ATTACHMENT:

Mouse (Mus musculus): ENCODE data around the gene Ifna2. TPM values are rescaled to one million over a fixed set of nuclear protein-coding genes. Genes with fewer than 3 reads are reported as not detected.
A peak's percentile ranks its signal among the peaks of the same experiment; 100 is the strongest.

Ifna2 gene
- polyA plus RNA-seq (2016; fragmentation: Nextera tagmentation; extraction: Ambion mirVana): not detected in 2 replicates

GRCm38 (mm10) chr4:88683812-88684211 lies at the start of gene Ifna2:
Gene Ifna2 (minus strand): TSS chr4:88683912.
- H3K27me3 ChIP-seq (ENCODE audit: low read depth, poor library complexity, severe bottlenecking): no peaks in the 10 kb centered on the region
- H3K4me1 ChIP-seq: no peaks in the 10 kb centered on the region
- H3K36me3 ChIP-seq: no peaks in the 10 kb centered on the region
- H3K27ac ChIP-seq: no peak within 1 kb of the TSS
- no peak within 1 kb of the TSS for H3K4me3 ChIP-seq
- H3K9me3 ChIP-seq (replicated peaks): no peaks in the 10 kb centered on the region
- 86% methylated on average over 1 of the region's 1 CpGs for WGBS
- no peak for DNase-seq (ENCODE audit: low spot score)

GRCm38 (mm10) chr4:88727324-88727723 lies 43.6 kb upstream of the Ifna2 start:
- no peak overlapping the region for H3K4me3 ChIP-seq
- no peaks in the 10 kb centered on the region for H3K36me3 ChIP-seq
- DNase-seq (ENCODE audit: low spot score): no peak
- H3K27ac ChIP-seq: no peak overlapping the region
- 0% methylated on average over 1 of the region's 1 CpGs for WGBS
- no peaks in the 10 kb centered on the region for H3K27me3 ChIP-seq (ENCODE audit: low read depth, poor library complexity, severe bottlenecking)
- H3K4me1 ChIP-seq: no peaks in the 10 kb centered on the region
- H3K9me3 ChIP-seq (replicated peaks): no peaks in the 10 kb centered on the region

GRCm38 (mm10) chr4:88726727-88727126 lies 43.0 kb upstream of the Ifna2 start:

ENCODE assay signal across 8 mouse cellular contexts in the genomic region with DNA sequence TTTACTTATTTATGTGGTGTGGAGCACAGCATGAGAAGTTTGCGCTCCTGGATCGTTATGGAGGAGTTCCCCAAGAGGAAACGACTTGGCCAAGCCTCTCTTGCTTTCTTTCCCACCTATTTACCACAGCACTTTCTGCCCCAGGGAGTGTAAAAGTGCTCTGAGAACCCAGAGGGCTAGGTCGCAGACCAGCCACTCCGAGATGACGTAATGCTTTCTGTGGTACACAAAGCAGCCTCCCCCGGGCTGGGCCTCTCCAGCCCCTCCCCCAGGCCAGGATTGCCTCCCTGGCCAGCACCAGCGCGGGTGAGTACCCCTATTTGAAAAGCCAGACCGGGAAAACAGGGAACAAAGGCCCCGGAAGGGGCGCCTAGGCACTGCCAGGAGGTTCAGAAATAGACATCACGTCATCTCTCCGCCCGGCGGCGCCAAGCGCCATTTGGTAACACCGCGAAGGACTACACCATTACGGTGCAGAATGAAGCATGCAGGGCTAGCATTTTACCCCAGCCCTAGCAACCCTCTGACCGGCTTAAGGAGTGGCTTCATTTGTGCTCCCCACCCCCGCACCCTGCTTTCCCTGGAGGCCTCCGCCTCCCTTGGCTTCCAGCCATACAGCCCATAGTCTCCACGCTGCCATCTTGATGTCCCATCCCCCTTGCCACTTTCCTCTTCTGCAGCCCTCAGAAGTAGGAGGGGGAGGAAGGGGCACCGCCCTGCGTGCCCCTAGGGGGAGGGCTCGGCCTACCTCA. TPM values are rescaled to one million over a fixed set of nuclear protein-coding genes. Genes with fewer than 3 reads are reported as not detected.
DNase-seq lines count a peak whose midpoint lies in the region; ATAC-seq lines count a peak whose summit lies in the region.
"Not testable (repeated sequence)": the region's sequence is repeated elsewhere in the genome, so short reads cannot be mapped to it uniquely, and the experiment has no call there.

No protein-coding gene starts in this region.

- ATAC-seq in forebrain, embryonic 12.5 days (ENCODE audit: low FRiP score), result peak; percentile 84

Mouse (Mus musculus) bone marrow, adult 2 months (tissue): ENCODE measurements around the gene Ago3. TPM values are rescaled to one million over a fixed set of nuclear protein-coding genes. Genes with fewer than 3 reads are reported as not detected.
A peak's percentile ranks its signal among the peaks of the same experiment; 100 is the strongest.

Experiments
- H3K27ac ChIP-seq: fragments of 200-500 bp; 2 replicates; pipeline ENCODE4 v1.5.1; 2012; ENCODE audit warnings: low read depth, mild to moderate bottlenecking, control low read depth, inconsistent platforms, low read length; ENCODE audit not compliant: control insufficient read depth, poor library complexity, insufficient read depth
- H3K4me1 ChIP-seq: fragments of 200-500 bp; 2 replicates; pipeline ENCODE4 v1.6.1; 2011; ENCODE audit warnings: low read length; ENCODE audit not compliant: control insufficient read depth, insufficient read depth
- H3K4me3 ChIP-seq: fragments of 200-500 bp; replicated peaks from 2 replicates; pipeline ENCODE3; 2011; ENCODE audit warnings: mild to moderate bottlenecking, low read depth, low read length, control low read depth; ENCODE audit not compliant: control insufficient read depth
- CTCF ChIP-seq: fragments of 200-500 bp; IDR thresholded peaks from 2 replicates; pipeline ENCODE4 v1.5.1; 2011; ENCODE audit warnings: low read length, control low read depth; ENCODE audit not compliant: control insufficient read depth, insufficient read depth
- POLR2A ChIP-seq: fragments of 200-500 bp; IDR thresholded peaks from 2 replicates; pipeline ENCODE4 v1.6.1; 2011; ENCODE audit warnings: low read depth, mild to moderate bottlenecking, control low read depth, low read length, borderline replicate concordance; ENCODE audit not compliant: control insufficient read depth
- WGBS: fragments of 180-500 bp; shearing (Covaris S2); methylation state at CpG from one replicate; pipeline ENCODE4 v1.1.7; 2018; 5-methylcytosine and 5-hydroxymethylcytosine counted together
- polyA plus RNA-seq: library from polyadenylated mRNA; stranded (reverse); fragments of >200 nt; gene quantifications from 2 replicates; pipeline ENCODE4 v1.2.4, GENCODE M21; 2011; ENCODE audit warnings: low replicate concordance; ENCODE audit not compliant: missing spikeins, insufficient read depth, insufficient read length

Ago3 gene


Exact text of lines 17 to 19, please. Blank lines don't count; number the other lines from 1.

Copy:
- no peaks in the 10 kb centered on the region for H3K36me3 ChIP-seq
- DNase-seq (ENCODE audit: low spot score): no peak
- H3K27ac ChIP-seq: no peak overlapping the region